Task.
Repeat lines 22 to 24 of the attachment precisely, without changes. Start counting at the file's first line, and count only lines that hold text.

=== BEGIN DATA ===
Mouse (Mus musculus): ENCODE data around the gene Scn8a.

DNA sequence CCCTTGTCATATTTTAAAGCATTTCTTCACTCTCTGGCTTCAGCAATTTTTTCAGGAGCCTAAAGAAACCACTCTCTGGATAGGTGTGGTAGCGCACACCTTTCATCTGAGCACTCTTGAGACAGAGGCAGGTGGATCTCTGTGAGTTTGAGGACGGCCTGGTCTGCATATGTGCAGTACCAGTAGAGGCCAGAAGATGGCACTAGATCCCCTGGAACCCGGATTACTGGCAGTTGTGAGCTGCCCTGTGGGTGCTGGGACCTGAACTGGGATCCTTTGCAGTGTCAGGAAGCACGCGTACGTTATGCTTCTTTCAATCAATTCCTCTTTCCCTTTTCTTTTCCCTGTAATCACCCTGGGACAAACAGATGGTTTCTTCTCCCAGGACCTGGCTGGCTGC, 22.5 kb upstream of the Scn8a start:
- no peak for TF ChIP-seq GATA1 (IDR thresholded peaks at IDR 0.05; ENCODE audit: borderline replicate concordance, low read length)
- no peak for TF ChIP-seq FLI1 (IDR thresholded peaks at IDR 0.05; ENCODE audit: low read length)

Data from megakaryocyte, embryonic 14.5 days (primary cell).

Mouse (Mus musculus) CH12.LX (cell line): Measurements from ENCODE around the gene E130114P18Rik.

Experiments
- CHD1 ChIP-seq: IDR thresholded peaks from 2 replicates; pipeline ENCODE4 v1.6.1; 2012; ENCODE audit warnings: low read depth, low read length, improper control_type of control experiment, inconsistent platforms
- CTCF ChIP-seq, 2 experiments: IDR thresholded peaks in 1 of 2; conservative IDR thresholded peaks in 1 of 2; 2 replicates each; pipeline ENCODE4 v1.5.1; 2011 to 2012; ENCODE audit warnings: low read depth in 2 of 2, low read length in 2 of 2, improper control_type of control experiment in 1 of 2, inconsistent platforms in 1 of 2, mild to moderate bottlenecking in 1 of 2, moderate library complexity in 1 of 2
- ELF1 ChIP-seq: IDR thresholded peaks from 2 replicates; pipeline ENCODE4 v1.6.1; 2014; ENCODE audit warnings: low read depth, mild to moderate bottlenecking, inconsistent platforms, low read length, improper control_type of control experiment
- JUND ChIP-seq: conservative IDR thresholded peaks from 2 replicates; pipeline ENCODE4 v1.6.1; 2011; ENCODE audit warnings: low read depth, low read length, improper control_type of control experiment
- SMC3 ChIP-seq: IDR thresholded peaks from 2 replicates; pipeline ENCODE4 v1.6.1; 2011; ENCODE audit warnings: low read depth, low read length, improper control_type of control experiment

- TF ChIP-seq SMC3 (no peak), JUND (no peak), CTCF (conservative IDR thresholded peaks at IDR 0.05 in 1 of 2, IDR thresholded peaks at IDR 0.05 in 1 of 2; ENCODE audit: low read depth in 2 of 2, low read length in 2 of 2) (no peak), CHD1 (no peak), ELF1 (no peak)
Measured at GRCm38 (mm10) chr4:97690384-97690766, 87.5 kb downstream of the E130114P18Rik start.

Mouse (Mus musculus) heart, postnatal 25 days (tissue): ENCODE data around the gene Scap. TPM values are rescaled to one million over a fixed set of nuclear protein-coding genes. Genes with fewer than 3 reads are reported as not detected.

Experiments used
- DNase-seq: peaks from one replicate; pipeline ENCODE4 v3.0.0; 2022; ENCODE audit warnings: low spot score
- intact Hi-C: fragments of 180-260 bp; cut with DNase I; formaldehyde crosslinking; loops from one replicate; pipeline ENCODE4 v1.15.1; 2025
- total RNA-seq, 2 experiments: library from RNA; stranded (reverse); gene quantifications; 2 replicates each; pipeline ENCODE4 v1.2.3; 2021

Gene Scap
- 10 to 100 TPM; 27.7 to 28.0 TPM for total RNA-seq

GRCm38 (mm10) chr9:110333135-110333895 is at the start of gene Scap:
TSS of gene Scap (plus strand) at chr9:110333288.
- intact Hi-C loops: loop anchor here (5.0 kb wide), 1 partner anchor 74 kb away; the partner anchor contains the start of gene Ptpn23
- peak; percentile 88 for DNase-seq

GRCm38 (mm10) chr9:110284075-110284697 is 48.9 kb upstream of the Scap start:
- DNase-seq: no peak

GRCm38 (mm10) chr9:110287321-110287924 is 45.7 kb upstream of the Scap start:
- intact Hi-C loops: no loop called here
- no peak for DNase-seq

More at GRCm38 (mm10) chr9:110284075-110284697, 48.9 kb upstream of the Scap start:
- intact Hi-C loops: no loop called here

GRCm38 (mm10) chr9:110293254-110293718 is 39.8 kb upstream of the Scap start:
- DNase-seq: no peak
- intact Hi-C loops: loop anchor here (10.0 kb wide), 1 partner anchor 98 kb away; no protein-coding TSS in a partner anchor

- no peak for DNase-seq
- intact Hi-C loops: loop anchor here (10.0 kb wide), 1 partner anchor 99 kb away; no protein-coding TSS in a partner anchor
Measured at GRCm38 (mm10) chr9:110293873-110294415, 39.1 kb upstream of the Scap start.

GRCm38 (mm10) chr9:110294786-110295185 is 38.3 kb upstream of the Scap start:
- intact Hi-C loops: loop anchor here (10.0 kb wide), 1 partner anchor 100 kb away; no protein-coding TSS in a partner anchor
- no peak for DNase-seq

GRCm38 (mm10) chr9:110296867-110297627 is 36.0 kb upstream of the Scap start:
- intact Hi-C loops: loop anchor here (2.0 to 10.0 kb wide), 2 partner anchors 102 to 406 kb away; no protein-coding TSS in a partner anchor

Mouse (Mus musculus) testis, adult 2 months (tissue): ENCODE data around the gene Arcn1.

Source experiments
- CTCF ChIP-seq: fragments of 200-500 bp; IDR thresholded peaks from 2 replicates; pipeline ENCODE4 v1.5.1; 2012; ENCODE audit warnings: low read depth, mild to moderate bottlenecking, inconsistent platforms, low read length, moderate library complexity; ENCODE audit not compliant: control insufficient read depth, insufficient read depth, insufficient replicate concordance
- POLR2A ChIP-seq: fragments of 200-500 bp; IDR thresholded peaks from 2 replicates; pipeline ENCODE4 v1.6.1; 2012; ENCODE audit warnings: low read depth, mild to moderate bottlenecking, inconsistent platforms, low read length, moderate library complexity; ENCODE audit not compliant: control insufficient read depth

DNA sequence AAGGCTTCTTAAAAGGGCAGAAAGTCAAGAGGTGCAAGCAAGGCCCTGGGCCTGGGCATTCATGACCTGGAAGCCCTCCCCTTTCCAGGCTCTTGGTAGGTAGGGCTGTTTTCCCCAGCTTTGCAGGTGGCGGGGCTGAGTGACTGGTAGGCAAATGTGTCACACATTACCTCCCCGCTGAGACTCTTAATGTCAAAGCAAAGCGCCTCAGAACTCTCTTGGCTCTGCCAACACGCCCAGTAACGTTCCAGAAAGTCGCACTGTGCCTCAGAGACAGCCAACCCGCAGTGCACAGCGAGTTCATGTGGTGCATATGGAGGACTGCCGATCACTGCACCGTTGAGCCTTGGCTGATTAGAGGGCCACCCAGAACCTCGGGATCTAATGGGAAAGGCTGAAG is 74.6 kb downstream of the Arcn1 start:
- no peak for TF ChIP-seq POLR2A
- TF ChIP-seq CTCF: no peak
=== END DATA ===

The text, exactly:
GRCm38 (mm10) chr9:110333135-110333895 is at the start of gene Scap:
TSS of gene Scap (plus strand) at chr9:110333288.
- intact Hi-C loops: loop anchor here (5.0 kb wide), 1 partner anchor 74 kb away; the partner anchor contains the start of gene Ptpn23